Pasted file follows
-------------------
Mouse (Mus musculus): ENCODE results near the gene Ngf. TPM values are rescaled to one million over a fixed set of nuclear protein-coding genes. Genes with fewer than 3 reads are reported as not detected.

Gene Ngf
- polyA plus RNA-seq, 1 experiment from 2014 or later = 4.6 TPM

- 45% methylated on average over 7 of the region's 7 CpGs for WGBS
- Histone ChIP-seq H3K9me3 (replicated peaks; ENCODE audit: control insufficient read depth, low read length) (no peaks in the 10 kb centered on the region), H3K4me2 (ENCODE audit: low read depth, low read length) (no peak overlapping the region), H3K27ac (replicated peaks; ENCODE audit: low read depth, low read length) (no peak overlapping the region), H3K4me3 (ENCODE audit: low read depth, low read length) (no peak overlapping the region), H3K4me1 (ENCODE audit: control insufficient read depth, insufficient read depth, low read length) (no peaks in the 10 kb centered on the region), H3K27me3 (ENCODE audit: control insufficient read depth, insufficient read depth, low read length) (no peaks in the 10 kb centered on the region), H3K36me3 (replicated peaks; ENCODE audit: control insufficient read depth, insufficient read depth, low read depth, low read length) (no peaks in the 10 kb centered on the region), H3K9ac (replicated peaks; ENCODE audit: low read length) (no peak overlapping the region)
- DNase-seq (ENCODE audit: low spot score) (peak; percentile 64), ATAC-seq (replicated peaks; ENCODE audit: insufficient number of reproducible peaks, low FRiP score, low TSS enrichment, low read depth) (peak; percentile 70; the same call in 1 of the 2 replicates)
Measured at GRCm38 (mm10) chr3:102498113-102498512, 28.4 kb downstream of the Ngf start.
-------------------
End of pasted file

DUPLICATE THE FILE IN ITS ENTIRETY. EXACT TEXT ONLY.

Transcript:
Mouse (Mus musculus): ENCODE results near the gene Ngf. TPM values are rescaled to one million over a fixed set of nuclear protein-coding genes. Genes with fewer than 3 reads are reported as not detected.

Gene Ngf
- polyA plus RNA-seq, 1 experiment from 2014 or later = 4.6 TPM

- 45% methylated on average over 7 of the region's 7 CpGs for WGBS
- Histone ChIP-seq H3K9me3 (replicated peaks; ENCODE audit: control insufficient read depth, low read length) (no peaks in the 10 kb centered on the region), H3K4me2 (ENCODE audit: low read depth, low read length) (no peak overlapping the region), H3K27ac (replicated peaks; ENCODE audit: low read depth, low read length) (no peak overlapping the region), H3K4me3 (ENCODE audit: low read depth, low read length) (no peak overlapping the region), H3K4me1 (ENCODE audit: control insufficient read depth, insufficient read depth, low read length) (no peaks in the 10 kb centered on the region), H3K27me3 (ENCODE audit: control insufficient read depth, insufficient read depth, low read length) (no peaks in the 10 kb centered on the region), H3K36me3 (replicated peaks; ENCODE audit: control insufficient read depth, insufficient read depth, low read depth, low read length) (no peaks in the 10 kb centered on the region), H3K9ac (replicated peaks; ENCODE audit: low read length) (no peak overlapping the region)
- DNase-seq (ENCODE audit: low spot score) (peak; percentile 64), ATAC-seq (replicated peaks; ENCODE audit: insufficient number of reproducible peaks, low FRiP score, low TSS enrichment, low read depth) (peak; percentile 70; the same call in 1 of the 2 replicates)
Measured at GRCm38 (mm10) chr3:102498113-102498512, 28.4 kb downstream of the Ngf start.